Book list: Books we’ve loved this year

As you’d expect, the Gecko Press office is full of booklovers. This year, we’ve been enjoying our own books, but we’ve also come across many books we loved. So we have a few recommendations for you.


A book I loved: Some Kids I Taught and What They Taught Me by Kate Clanchy
This book stopped me in my tracks and made me think about schools, teaching, what we publish, what other people publish, and why we do it. I feel an enormous gratitude to teachers who persevere despite diminishing budgets, difficult circumstances, difficult children, funny children, late-starting children, children who have had no start. It reminds me of the great teachers I have had and even the less-than-great ones who would have had much to offer if I had been able to receive it at that time. I thoroughly recommend this book and I am in good company: Philip Pullman does too, on the cover.

A Gecko Press book I loved: The Runaways by Ulf Stark
One of my favourite books published by Gecko Press (though of course everything we publish is a favorite). I love the writing of Ulf Stark, which can be funny and sad in the same sentence, full of humanity and understanding of people. And I love this book about busting Grandpa out of hospital, and how you can get so sick of telling lies and tell the truth but you have been so good at the lies that no one believes you. It is beautifully illustrated by Kitty Crowther.

Kim Hill, also one of my favourite things, said the world is a better place for having Ulf Stark in it, and because he is not any longer, I hope you all read this book and give him a cheer from afar. Christmas is a time for thinking of those who are no longer with us, after all, as well as loving all of us who are. This year, our thoughts are especially with all the families affected by the Whakaari/White Island disaster.


A book I loved: Beverly, Right Here by Kate DiCamillo
This is the third very marvellous book in this series about young girls out in the world on their own. DiCamillo’s characters are so particular and individual, and she tells tough stories with warmth and lightness and funniness. She trusts her readers to understand and notice, and I love that the adult characters also play a key part. And for an added recommendation from the floor, my 13-year-old daughter also thinks this book is utterly brilliant (and is mesmerised by the series covers).

A Gecko Press book I loved: Otto Goes North by Ulrika Kestere
A very cosy picture book about a cold lemur visiting his two friends who put him in the sauna with blueberry soup while they knit a jumper out of their own fur to keep him warm. The friends can’t work out how a furred animal can be cold until they realise there is a difference between fur and fur. Then they bicker beautifully over their knitting.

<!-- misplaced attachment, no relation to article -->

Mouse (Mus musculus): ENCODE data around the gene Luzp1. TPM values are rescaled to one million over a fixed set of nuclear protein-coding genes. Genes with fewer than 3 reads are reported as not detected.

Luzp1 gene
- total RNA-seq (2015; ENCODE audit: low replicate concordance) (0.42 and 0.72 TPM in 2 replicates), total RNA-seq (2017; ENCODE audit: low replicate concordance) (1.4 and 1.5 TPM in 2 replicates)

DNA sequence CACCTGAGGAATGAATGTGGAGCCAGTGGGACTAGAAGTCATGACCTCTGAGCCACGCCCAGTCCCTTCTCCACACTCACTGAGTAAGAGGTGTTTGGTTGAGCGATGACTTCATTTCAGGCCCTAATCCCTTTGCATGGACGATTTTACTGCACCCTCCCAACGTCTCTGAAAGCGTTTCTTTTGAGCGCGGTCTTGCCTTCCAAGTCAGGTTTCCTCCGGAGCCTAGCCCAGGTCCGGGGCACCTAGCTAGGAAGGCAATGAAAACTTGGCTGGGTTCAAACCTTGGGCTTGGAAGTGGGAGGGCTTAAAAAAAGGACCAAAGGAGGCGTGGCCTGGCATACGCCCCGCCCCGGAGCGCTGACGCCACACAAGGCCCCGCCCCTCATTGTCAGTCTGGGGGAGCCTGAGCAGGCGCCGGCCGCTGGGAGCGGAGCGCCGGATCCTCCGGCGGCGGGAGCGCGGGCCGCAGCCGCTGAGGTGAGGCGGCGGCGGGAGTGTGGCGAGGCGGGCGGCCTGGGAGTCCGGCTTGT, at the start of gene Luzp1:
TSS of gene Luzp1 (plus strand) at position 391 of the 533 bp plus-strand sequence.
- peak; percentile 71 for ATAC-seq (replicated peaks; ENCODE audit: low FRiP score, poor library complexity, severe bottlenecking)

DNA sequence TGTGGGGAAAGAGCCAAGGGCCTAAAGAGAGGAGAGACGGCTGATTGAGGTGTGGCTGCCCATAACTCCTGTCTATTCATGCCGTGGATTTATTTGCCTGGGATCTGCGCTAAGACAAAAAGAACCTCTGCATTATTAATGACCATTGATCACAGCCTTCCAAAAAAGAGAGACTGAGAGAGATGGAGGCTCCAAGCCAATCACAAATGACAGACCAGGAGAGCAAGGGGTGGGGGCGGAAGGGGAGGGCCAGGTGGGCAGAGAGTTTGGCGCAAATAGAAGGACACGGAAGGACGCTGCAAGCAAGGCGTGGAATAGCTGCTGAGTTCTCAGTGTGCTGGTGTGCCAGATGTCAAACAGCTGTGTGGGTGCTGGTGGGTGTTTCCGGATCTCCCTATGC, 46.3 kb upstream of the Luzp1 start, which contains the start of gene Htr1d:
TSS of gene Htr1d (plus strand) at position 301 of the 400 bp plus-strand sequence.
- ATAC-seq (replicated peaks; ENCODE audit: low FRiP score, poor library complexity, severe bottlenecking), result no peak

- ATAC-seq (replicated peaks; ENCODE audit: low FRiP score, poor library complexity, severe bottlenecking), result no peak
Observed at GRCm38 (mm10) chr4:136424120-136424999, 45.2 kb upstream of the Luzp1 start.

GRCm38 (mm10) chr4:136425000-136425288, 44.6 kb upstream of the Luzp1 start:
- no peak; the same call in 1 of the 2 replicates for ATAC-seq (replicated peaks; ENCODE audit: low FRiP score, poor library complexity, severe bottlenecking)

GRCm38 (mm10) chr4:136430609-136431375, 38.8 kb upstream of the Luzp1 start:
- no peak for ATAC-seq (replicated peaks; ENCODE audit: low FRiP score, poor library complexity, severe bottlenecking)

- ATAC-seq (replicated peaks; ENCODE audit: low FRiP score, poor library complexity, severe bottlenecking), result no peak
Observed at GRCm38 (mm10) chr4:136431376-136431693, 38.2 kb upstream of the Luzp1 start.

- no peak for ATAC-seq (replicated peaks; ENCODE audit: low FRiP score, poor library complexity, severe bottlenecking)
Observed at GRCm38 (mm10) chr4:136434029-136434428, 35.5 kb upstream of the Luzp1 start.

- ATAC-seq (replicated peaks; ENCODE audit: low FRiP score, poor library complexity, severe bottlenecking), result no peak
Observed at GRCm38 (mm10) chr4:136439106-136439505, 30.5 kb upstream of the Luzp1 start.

Books I loved: Anything by Tamora Pierce. I am very eagerly awaiting her second book in the Numair Chronicles.

A Gecko Press book I loved: The House of Madame M by Clotilde Perrin is both intriguing and a little scary, which I like a lot, but my favourite part of this book is the detail. Clotilde comes up with the most marvellous intricacies, alluding to history, literature and sometimes it’s just a ghost brushing their teeth! Teeth are very important, including for ghosts.






A book I loved: Today I Feel…: An Alphabet of Feelings by Madalena Moniz
This book full of beautiful watercolour illustrations explores a range of emotions, and is a great starting point for conversations with children.

A Gecko Press book I loved: A tie between Otto Goes North by Ulrika Kestere and Jörg Mühle’s Two for Me, One for You: a delightful picture book that poses the question, ‘How can two friends share three mushrooms?’ Also featuring a charming forest kitchen.




A book I loved: The Good Thieves by Katherine Rundell
I discovered Katherine Rundell this year, and can’t wait to introduce my nephews to her work. The Good Thieves is a beautifully written, fast-paced adventure in which young Vita and her new friends attempt to put right a wrong done to Vita’s grandfather. Perfect for middle-grade readers.

Bonus: I also thoroughly enjoyed Katherine Rundell’s wonderfully named Why You Should Read Children’s Books, Even Though You Are So Old and Wise.

A Gecko Press book I loved: Encyclopedia of Grannies by Eric Veillé
Have you ever wondered why there’s always a granny in every waiting room whenever you arrive? What do grannies do with their hair? And how flexible are they? This book makes me giggle every time I look at it.